Tuesday, July 19, 2016

First thoughts on Russian and American schools

Janet Murphy, Union Springs School District

Since teaching is my passion, visiting schools has been the experience that I have really wanted to sink my teeth into.  Thankfully, we’ve visited many and after each school visit I am up at night with my head full of reflections and questions I wish I’d asked. I’d like to share a piece of that here.  

Igor Kolesov, AltGPU; Tatiana Grigorievna, Principal,
School No. 55

First, and likely foremost is the fact that both American teachers (the ones I know) and Russian teachers (the ones I’ve met) love their students.  This was abundantly clear.  Our schools are very different.  Yet at each school there were teachers who interrupted their summer vacation to meet with us and somehow coax some students to come in too.  The teacher and administrators all put on very formal presentations at each school (with snacks!) and their faces shined with pride as they described the school program, curriculum and the student’s achievements.  They proudly referenced the students' accomplishments at national and regional competitions frequently.  

The students I met seemed equally proud of the school they attended.  Student work samples that I was shown were beautifully done with perfect cursive.  The formal presentations seem appropriate because schooling seems more serious in Russia.  Kids’ futures are closely linked with their performance at school and Russian students seem to understand this at a young age.  I got the feeling that kids seem to come to school with more of a sense of purpose than in the US.  And frankly, the facilities aren’t always as good.  Most American students have bright well-lit classrooms brimming with stuff.  They have large safe playgrounds, big gyms, technology, libraries and the whole building is handicapped accessible.  This isn’t always the case in Russia. 

The museum in School No. 55, with the museum's director (a history teacher).
Throughout the year, classes visit the museum for hands-on learning with artifacts.
As I am a teacher who co-teaches works with a special educator, at each school I wondered about kids with special needs.  It took me until about the third school visit to finally dare ask.  I had noticed that there were often narrow doorways, no ramps, and no elevators. The answer to this is that many kids with physical disabilities are home schooled or taught via correspondence.   However, this seems to be slowly changing.  And Russia is just starting to catch up with American schools.  I did see newer schools with some accommodations for the handicapped. I am also unclear on how Russian schools handle kids with learning disabilities.  This is a priority in American schools- to show how we can provide appropriate accommodations for all learning needs and styles but this doesn’t seem to be a priority for the Russian teachers.  The large class size (usually 25 to 30 kids) probably is a factor as well.  I would say that at this time, American teachers are far better equipped and willing to handle kids with special needs than Russian teachers.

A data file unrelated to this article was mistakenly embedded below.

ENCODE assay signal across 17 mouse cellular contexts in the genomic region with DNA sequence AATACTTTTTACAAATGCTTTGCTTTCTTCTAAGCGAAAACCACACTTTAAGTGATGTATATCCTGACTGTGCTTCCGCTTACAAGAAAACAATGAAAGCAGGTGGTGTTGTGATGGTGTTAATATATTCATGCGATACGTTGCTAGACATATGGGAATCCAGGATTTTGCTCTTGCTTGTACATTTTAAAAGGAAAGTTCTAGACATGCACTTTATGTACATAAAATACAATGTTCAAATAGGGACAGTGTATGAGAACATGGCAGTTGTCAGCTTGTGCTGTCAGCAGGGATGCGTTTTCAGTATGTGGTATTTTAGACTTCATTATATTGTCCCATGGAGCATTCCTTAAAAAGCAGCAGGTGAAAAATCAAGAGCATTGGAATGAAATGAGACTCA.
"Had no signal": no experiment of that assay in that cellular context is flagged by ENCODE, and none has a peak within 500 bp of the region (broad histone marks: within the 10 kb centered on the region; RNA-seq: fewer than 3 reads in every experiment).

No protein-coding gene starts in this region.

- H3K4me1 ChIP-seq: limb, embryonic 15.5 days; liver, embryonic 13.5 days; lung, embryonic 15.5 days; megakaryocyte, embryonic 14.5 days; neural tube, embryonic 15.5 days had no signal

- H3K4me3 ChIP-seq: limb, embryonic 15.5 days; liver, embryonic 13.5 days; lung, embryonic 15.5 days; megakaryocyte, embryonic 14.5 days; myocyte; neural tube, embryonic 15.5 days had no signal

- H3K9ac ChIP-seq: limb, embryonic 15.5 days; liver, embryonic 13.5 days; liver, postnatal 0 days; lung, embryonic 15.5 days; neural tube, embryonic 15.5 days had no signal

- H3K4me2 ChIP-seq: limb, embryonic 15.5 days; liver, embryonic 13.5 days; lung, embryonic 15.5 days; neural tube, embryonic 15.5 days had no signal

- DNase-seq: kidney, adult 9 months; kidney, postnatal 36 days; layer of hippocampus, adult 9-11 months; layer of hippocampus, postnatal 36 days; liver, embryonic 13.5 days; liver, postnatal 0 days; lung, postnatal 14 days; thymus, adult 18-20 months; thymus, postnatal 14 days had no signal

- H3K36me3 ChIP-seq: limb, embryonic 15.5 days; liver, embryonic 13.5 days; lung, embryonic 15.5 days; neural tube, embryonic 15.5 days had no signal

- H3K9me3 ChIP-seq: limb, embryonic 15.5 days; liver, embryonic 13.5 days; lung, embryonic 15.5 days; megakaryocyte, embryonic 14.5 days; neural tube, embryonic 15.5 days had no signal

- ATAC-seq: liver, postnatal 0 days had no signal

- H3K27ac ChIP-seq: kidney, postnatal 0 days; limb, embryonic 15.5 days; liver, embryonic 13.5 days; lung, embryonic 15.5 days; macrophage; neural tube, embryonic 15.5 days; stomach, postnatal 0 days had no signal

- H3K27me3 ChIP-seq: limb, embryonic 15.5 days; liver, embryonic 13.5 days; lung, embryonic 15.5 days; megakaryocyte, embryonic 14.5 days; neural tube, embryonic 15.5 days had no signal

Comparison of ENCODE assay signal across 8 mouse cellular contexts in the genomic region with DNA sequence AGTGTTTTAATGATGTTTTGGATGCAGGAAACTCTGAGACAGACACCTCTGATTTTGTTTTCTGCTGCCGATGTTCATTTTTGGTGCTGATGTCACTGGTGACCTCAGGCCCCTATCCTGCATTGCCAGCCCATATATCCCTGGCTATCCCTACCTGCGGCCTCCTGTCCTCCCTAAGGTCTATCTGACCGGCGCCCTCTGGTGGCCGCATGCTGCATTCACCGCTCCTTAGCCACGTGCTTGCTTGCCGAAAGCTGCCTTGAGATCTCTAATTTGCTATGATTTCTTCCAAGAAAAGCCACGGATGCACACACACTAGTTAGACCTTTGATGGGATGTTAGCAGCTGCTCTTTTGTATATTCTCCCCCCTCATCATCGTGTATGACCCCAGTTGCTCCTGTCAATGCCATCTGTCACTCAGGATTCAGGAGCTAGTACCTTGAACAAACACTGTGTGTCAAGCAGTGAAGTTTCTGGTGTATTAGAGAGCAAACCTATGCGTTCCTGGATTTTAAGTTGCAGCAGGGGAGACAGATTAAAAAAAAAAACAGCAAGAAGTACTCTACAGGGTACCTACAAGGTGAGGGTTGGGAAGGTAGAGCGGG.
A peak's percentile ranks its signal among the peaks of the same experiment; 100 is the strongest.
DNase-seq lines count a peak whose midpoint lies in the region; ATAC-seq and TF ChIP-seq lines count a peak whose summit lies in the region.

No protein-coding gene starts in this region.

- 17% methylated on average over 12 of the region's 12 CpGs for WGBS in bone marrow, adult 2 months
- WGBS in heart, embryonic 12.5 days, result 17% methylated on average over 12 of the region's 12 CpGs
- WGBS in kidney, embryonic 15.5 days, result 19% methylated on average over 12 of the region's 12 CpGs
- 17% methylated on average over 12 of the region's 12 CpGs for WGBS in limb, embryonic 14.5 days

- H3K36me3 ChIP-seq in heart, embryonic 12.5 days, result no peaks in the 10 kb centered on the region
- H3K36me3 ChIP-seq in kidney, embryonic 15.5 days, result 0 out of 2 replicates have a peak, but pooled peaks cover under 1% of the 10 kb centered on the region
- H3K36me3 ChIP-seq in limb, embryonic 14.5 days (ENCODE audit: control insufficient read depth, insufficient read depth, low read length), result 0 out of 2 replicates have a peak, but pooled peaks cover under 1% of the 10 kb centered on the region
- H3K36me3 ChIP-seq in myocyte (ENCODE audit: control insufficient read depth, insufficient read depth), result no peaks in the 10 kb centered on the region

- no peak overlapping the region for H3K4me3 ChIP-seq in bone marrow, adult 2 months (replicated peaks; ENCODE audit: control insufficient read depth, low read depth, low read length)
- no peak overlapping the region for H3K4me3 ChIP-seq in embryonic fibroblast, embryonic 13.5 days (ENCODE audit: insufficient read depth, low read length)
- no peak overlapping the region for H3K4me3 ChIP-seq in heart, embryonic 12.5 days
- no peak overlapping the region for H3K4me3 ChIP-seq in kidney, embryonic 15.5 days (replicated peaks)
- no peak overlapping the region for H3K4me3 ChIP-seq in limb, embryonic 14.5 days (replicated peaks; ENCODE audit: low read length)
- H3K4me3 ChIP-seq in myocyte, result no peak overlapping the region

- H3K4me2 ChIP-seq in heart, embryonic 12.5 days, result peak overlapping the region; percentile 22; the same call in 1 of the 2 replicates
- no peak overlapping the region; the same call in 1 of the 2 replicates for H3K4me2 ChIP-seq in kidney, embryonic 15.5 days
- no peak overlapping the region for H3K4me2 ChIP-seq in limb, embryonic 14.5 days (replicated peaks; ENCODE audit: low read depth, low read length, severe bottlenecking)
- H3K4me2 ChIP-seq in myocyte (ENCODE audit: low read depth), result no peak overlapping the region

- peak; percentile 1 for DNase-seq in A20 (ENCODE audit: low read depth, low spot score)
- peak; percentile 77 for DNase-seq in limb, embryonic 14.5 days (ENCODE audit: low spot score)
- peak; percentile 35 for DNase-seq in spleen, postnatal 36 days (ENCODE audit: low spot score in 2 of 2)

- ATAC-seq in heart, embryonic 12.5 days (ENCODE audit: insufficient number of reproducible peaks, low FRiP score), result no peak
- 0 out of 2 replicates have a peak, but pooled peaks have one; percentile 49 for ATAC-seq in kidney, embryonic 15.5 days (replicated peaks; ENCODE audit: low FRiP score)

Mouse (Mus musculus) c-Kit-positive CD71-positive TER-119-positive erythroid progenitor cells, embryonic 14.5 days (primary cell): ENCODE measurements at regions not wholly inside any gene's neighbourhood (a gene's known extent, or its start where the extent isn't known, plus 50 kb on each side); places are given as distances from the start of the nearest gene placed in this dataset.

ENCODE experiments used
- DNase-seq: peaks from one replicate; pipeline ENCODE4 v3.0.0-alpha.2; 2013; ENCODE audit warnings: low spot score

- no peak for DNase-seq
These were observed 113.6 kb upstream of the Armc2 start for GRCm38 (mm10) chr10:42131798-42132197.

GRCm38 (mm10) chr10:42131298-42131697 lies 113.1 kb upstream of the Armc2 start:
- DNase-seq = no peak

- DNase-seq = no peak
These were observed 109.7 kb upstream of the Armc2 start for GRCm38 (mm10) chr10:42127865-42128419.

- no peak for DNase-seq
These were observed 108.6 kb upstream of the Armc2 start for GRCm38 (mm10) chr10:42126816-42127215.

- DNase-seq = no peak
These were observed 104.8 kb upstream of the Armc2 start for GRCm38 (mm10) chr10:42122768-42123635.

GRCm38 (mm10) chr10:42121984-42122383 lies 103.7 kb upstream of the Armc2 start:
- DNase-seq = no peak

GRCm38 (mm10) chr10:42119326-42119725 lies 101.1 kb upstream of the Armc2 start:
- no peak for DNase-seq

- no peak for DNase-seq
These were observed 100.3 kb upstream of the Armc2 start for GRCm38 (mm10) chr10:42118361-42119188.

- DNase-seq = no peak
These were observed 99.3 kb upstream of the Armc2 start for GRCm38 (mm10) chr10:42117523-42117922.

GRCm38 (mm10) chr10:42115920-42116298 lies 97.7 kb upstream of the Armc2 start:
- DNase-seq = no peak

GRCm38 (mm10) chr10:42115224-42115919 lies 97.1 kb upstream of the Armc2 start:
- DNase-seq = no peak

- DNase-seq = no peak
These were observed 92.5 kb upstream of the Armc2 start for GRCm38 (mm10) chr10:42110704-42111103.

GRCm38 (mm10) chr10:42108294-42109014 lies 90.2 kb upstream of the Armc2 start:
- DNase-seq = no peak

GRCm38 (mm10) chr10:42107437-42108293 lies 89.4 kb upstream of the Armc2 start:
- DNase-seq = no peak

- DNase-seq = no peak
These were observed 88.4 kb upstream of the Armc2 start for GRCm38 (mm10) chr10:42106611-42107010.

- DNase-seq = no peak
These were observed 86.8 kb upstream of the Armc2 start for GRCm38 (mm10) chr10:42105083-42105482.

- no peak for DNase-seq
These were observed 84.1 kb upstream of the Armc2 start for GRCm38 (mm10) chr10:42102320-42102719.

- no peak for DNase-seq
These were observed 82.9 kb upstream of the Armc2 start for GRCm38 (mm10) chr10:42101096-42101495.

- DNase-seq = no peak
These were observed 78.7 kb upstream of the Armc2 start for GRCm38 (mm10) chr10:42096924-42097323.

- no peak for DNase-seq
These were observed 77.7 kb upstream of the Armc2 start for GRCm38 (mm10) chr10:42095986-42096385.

A final note that really resonated with me is the level of patriotism that exists in every Russian school I visited.  Each school has a proud display of national, regional, and local school symbols and leaders.  Civics is taught.  While American schools teach history, Russian schools very seriously raise patriotic Russian citizens. I look forward to learning more about Russian schools and talking with more Russian teachers as my stay in Barnaul continues.   

"Fatherland, Valor, Honor"
Bulletin board featuring the accomplishments of this year's graduates
from the military/sport track, or "profile," Pedagogical Lyceum

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